Terry, GMPC identifies it as COM6: BthModem0. I was wondering why Windows showed 4 different com ports, and if maybe more than one program could access it simultaneously. So I fired up OziExplorer along with GMPC. Ozi scanned all the com ports and didn't find a GPS. When I quit from GMPC, Ozi found the GLO on COM6 at 4800 baud. But when I started moving map mode it gave me a communications error. I didn't dig any deeper because I don't actually plan to use Ozi on the Slate.
For fun, I also tried nRoute (after quitting Ozi and GMPC). It scanned all the com ports and didn't find the GLO - which is, of course, no big surprise.
So I went out for a short drive down a little sand road in the Pine Barrens for a first test. First, my gut feeling is that GMPC is actually using the higher refresh rate of the GLO. In track up mode, the screen appears much more "active". If I swerved left and right just a bit, the map rotated to match - something I've never seen with my Navation USB stick. Screen updates definitely felt faster with the GLO.
Also, the touchscreen on the Slate was more responsive than usual. I think the Slate just doesn't like to have any wires connected to it, even the USB GPS. They seem to pickup some kind of RFI that affects the (lousy) touchscreen.
During this test I placed my Garmin Montana 600 on the dash right next to the GLO. Here are the satellite screens on both devices. I never really understood how to read these things, or if they can be directly compared across devices. But this implies to me that the Montana was getting stronger signals.
I set the Montana to record a track point every second. There is no equivalent setting in GMPC, so I used the "Most Often" option for recording interval. As you can see from the tracks below, GMPC is not recording points at fixed intervals like the Montana. It would be interesting to see how the 10hz tracklog compares, but I would need to find some other software for that.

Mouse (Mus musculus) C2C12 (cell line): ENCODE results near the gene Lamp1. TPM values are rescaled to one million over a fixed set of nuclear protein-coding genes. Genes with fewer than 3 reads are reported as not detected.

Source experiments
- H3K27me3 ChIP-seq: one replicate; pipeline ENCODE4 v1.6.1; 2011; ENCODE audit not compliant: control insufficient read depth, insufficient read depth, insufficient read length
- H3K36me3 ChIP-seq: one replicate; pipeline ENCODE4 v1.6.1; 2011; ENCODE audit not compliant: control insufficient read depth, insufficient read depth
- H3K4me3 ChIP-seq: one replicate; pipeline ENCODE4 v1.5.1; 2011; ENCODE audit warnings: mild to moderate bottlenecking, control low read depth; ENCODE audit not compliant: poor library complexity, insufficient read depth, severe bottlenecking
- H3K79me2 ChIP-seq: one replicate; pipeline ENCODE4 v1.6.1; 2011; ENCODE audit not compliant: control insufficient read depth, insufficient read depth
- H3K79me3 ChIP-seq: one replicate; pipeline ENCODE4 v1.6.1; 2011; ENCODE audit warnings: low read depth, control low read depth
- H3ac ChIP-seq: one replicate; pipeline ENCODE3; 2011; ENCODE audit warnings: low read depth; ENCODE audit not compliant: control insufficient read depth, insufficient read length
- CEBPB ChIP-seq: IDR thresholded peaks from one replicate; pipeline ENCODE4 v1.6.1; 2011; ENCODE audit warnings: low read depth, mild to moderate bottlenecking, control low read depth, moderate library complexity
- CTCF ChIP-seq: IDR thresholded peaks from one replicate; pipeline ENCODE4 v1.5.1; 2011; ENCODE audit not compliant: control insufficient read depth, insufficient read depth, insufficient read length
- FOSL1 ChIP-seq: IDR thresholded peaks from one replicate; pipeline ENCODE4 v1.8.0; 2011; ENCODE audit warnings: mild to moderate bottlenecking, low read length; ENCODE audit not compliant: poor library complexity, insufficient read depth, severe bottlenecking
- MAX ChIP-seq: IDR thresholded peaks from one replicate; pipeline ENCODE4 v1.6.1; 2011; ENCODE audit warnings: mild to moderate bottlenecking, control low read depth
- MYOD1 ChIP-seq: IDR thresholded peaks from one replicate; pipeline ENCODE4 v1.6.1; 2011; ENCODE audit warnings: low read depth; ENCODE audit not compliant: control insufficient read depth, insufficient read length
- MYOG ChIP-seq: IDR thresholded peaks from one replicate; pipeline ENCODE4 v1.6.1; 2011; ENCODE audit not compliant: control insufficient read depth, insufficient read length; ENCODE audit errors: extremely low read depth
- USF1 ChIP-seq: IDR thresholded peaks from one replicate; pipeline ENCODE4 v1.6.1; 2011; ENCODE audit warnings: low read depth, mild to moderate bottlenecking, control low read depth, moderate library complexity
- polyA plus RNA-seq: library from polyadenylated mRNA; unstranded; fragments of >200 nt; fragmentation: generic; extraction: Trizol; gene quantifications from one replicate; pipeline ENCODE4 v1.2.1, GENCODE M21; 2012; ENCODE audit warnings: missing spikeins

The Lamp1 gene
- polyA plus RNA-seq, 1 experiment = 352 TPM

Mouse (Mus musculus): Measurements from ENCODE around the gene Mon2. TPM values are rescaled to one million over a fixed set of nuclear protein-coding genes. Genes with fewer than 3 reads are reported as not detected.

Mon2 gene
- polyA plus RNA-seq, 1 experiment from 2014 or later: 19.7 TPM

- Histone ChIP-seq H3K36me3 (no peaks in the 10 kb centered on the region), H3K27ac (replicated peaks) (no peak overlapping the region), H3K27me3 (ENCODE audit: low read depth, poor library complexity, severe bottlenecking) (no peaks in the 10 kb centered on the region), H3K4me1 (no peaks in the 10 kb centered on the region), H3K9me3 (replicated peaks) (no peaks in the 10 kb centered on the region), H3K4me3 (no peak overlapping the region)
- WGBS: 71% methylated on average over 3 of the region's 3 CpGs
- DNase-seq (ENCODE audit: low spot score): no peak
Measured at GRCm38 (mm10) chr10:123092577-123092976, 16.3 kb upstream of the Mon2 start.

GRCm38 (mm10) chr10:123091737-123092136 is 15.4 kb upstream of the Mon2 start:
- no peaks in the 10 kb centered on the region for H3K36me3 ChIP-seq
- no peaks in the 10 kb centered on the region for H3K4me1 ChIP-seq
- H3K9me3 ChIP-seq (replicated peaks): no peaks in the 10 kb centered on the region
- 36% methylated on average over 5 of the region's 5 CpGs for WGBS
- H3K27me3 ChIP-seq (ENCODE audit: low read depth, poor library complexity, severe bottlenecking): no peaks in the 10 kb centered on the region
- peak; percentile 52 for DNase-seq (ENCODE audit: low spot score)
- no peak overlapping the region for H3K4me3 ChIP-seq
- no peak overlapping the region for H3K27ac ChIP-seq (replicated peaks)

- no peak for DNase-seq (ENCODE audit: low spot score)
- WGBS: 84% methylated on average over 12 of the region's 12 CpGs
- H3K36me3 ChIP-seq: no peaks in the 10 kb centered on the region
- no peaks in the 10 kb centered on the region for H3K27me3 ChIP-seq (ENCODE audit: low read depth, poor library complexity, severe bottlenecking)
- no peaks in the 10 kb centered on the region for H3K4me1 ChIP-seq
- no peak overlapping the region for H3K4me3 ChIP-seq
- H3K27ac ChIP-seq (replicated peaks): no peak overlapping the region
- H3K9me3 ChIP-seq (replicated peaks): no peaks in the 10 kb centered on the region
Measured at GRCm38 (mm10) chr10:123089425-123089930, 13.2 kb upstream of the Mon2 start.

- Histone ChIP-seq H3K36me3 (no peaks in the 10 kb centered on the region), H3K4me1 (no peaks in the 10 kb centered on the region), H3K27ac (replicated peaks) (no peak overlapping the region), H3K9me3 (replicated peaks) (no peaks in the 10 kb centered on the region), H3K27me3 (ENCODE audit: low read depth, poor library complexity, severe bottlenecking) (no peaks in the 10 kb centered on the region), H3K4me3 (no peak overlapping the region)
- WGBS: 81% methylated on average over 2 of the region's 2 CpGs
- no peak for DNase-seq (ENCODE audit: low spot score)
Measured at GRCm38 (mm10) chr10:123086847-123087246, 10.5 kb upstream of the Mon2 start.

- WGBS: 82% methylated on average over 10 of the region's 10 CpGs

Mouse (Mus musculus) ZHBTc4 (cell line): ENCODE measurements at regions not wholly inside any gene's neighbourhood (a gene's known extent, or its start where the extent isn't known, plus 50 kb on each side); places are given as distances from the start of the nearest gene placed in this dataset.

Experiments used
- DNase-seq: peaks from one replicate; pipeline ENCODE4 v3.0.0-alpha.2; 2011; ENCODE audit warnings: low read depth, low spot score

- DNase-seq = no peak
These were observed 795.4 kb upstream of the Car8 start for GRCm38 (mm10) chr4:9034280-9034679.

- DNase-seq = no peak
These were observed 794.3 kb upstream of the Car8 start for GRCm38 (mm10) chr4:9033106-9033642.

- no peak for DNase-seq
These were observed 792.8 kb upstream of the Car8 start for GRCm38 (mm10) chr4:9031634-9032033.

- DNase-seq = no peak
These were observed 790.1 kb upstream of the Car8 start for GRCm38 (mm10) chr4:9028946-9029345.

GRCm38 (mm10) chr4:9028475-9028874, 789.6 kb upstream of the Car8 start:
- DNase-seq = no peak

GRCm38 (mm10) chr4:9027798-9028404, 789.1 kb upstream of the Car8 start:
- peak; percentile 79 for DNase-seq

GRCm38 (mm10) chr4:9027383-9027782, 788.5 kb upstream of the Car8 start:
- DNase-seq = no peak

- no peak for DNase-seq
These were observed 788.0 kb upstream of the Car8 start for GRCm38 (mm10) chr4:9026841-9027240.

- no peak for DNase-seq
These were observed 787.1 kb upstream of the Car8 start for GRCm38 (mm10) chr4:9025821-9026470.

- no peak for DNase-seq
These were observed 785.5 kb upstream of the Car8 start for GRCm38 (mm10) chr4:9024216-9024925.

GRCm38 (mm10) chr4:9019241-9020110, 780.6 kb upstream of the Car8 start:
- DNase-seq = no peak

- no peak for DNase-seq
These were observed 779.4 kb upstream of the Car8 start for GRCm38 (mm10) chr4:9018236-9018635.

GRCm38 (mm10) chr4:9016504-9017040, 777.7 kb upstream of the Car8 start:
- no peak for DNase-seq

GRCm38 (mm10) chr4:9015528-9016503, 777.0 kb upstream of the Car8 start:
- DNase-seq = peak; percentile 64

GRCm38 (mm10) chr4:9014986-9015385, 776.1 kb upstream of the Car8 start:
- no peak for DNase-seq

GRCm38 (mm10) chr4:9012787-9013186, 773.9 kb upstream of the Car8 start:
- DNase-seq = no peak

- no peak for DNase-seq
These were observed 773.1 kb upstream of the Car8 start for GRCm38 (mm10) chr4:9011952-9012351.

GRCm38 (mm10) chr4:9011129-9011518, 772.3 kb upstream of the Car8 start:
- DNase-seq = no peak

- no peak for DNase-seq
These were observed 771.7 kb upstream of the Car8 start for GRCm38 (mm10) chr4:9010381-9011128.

I saved the track on both the Montana and GMPC, but I couldn't open the GMPC track in Mapsource; I got an error message when I tried, saying Mapsource couldn't read the Current.gpx file. Even though I had saved the track and named it "gmpc", it was not actually saved as a separate file on the Slate.
However I was able to open the Current.gpx file in GlobalMapper (a powerful GIS application), and it displayed all my waypoints, routes, the current track and my saved track inside the file. So here are some comparisons from GlobalMapper, using NJDEP orthoimagery. The red track is the Montana, the blue track is the GLO/GMPC.
Really, they are pretty much the same. If you zoom way in, there are a few variations. Just offhand, I would say the GLO more accurately follows my path.
And here I have zoomed way in on a section where the two tracks vary. Again, the Montana is red and GMPC is blue.
Here's an extreme closeup of the tracks, minus the orthoimagery. That road is quite straight, so I would say that the GLO (blue track) is more accurate.
So I'm really happy with the GLO so far. It "just works" without the need to do any special configuration. I still have not received the mat for the GLO that I ordered from Garmin. DHL says it's somewhere in St. Louis. The $10 two day Fedex from MacMall was certainly a better deal than the $8 DHL shipping from Garmin - although I will give Garmin props for actually shipping it the same day.